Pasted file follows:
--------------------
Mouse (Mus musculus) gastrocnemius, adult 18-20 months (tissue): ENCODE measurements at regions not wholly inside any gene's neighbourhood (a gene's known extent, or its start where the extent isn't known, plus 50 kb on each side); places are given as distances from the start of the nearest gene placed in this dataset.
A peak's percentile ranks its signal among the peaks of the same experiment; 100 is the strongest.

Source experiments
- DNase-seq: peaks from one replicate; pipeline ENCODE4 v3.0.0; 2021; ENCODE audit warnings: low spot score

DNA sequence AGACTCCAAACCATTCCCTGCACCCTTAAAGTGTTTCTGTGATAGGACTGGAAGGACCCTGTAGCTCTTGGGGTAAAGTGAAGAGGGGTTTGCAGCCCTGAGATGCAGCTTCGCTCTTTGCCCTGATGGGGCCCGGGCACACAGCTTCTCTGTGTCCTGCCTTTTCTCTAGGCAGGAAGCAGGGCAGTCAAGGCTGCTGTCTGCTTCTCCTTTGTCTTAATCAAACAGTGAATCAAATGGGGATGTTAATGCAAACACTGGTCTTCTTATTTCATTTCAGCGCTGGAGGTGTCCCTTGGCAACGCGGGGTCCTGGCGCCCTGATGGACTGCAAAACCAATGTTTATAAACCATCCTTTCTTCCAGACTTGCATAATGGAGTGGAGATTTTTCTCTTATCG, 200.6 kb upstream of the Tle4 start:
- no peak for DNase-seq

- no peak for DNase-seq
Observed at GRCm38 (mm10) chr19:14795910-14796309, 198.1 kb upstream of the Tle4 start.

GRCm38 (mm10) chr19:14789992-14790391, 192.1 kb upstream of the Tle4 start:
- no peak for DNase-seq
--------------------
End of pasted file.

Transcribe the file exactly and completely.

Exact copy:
Mouse (Mus musculus) gastrocnemius, adult 18-20 months (tissue): ENCODE measurements at regions not wholly inside any gene's neighbourhood (a gene's known extent, or its start where the extent isn't known, plus 50 kb on each side); places are given as distances from the start of the nearest gene placed in this dataset.
A peak's percentile ranks its signal among the peaks of the same experiment; 100 is the strongest.

Source experiments
- DNase-seq: peaks from one replicate; pipeline ENCODE4 v3.0.0; 2021; ENCODE audit warnings: low spot score

DNA sequence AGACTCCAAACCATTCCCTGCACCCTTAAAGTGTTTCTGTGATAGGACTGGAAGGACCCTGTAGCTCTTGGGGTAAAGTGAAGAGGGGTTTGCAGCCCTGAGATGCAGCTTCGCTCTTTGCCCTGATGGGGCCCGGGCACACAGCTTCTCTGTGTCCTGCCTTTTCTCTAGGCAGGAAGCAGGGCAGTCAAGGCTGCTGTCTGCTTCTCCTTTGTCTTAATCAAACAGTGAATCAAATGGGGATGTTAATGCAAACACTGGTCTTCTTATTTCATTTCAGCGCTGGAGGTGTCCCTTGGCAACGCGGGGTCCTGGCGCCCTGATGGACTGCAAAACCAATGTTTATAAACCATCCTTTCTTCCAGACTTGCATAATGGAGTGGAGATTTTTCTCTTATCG, 200.6 kb upstream of the Tle4 start:
- no peak for DNase-seq

- no peak for DNase-seq
Observed at GRCm38 (mm10) chr19:14795910-14796309, 198.1 kb upstream of the Tle4 start.

GRCm38 (mm10) chr19:14789992-14790391, 192.1 kb upstream of the Tle4 start:
- no peak for DNase-seq